All that aside: When I first began repairing pens I discovered something very important. When selling a pen photography is almost everything. Yup, if you have horrible pictures (blurry, discolored, darkened, etc.) then people will not be as interested in your pen. I'm sure this applies to most things.
So, I decided I needed a way to photograph my pens so they really looked good. I'll show a before and after picture of my pen photography:
Here's one of my old pictures. Notice the poor florescent lighting. It creates bright spots on the pen like the one right by the lever where the light is really shining. It's not a "bad" photograph but it's not good either.
Enter the photo box: We see a huge improvement here. Even lighting, correct coloration, and it even shows of the gloss of the pen better!
So by now I'm sure you're dying to know: So how do I build my own light-box? Well I'll tell you. First, as I was told by my friend when he gave me these instructions, read cheap. This should not cost you more than around $20.00 total which includes buying a tripod. That's why I like this method so much!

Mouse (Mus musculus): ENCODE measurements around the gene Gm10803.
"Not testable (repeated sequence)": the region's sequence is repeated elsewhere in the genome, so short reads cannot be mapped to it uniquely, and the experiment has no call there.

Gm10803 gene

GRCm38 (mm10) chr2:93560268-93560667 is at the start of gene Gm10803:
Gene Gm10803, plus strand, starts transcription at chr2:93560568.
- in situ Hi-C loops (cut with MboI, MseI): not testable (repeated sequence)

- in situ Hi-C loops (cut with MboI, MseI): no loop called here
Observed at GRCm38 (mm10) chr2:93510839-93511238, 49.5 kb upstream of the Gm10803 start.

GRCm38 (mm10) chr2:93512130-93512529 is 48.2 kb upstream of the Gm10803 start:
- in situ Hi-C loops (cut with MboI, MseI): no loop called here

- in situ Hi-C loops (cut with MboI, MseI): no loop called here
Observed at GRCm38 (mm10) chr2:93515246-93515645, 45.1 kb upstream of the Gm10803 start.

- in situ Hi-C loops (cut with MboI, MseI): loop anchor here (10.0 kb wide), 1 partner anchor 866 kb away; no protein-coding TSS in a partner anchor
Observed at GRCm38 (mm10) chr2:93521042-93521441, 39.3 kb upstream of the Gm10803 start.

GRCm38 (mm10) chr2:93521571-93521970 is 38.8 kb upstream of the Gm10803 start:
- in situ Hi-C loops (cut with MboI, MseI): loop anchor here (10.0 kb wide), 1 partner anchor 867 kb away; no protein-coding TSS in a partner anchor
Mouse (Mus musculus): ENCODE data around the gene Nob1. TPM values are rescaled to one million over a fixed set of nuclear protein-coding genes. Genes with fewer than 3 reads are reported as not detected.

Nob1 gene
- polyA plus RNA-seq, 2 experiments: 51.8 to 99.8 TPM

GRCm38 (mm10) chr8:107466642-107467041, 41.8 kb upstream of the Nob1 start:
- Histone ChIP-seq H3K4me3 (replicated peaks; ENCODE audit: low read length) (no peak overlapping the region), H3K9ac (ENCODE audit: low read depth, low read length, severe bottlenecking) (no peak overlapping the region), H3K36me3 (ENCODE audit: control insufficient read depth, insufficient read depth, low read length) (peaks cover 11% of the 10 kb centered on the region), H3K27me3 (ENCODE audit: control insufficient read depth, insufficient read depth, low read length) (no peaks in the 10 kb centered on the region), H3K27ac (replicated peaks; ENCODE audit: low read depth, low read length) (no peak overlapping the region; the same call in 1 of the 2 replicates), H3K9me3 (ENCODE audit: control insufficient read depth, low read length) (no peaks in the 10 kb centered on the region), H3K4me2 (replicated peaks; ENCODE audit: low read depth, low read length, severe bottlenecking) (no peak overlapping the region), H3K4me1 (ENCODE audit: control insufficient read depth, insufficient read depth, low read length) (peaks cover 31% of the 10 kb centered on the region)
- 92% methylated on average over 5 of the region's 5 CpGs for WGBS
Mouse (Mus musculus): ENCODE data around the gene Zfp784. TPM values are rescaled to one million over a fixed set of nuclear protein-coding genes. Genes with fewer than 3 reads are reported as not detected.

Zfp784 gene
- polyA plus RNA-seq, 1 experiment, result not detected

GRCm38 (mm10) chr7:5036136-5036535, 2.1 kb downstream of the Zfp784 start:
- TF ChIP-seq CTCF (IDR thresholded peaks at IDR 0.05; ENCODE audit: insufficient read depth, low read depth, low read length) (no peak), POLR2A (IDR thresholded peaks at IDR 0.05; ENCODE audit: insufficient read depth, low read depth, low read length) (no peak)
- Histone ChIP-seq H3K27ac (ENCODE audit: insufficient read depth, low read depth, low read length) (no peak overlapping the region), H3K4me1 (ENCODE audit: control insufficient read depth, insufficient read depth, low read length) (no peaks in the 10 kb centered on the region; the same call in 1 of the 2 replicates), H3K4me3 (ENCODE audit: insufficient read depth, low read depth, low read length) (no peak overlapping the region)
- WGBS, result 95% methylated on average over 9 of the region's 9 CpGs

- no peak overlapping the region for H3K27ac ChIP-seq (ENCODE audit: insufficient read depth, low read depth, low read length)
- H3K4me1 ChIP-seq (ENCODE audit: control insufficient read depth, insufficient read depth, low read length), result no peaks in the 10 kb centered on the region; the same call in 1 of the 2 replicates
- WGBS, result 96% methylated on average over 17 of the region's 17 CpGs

The easiest way to show you how to build one is with pictures. Here it is folks: 777's camera set-up...
Here's the box sitting on top of a stool. I use the stool to get a lower plane of angle when shooting my pictures.
The box is just a rubbermaid that I got from wal-mart. Around $5.00 or so.
Inside the box, I placed tracing paper on all the sides except the top. The top part gets a piece of poster board. What this does is stop the direct sunlight from entering the box. The tracing paper on the sides let just a little soft light in. This makes the perfect combination for shooting pen photos.
Here's a wal-mart place-mat for about $1.50. Works well as a backdrop.
And one of the most important pieces is a tripod for your camera. This is really essential to getting good clear photographs. If your camera doesn't have a "mount" for a tripod attachment then rubber-bands will work to secure it to the camera to the tripod. I've done this before with great success.
So there you have it. My DIY picture box. Here's a list of all the "parts" you need:
- Plastic box (mine is about 12" wide which works very well) - Around $5.00.
- Tracing paper for the sides of the box - Around $1.50 for a whole pack of it.
- Poster board for the top of the box Around $1.50 for five sheets.
- A cheap or expensive camera tripod (mines cheap - ebay for $10.00).
- Most importantly: Sunshine! You can take photos on a cloudy day but nothing beats the sunlight for good photos...
That's all there is to it! This has been a huge help for me in getting good pen photos. I hope it's able to help you out too.
777 - Tyler Dahl